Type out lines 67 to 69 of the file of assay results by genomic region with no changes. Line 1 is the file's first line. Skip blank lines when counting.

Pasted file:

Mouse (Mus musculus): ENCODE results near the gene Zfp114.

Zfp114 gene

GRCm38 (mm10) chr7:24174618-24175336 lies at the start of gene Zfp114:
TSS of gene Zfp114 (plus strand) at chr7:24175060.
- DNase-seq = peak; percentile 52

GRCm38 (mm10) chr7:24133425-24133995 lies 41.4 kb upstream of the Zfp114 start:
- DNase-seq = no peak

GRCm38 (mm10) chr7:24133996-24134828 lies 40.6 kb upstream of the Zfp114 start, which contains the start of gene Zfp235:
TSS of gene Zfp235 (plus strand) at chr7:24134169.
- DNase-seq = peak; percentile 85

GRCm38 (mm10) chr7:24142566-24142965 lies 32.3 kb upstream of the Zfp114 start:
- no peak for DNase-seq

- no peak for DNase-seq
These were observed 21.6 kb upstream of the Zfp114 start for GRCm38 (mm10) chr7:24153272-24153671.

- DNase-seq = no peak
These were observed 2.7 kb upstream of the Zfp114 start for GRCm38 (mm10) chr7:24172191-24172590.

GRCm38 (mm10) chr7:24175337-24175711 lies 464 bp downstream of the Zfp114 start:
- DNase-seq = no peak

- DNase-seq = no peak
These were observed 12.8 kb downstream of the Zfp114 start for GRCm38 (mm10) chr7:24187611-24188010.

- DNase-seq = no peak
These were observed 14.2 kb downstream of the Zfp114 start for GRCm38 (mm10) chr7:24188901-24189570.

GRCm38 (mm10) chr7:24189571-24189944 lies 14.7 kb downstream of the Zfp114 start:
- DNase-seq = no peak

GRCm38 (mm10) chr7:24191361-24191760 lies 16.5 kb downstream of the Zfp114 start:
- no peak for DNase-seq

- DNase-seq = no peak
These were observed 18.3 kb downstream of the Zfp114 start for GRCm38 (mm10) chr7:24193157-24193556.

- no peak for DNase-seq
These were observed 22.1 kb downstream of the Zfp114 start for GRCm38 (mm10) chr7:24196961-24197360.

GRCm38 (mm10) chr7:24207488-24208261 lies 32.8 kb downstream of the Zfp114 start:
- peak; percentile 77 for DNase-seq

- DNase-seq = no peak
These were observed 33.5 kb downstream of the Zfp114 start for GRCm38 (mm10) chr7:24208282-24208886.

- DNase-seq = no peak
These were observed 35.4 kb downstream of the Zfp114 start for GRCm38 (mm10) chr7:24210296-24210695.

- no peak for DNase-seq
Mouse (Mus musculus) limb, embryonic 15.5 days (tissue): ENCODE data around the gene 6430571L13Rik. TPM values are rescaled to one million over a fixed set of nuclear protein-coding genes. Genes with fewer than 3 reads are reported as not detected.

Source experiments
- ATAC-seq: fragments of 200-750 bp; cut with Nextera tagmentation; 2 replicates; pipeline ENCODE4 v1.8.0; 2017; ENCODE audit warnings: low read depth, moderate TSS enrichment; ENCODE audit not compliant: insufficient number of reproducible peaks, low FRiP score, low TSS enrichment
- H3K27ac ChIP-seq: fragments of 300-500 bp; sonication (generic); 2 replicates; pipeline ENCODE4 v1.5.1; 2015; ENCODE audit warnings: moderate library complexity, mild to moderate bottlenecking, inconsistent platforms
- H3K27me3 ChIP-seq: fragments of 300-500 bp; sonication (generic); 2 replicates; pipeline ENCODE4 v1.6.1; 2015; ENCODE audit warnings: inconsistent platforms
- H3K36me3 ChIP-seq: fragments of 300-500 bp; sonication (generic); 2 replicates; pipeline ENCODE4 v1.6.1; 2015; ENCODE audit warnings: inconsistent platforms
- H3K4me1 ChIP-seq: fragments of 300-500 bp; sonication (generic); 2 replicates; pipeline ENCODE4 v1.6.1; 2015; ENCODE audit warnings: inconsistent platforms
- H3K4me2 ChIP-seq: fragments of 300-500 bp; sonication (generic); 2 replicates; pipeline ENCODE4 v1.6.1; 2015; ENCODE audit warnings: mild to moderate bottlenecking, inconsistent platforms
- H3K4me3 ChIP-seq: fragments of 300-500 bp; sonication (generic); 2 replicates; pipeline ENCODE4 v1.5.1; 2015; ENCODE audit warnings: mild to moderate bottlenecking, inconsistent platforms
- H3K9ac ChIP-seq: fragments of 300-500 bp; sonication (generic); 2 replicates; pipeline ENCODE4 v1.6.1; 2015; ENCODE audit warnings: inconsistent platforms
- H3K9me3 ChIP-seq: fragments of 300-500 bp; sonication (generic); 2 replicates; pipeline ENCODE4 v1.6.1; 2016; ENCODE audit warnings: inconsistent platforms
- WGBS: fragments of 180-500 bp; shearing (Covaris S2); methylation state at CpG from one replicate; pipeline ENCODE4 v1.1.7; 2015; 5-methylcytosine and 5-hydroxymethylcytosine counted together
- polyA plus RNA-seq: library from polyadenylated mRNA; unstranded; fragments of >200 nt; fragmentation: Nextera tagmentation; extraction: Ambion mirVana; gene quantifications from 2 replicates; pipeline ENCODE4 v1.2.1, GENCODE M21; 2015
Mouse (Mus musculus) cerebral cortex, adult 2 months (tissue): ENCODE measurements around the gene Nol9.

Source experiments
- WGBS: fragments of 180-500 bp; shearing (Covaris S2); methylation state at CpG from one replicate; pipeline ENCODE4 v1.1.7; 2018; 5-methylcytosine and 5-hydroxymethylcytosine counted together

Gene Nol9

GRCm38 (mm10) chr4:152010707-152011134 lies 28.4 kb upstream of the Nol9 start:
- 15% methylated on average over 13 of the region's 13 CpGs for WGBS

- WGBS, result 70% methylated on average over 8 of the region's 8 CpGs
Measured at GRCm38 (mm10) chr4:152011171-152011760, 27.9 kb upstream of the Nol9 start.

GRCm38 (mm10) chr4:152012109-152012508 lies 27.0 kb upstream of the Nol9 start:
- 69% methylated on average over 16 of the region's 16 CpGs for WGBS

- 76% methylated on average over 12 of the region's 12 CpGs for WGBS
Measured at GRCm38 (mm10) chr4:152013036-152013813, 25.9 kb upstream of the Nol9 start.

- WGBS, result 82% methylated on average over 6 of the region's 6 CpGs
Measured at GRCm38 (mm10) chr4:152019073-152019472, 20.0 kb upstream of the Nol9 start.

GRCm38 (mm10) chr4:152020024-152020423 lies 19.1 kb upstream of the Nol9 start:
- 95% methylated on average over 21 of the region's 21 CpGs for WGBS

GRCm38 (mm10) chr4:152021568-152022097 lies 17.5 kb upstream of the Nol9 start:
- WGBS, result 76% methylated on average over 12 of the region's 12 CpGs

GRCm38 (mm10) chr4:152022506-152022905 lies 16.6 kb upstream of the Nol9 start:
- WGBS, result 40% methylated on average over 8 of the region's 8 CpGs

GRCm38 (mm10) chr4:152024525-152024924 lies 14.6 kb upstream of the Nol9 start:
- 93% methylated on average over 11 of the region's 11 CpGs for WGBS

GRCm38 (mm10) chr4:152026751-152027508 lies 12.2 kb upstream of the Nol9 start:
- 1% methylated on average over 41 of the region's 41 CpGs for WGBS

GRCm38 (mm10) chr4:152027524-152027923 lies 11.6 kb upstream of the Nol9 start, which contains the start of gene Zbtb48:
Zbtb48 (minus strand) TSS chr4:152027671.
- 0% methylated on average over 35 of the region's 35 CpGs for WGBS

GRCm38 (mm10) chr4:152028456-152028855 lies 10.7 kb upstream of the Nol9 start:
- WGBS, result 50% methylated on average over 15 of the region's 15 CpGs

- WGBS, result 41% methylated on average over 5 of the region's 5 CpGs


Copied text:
GRCm38 (mm10) chr4:152021568-152022097 lies 17.5 kb upstream of the Nol9 start:
- WGBS, result 76% methylated on average over 12 of the region's 12 CpGs

GRCm38 (mm10) chr4:152022506-152022905 lies 16.6 kb upstream of the Nol9 start: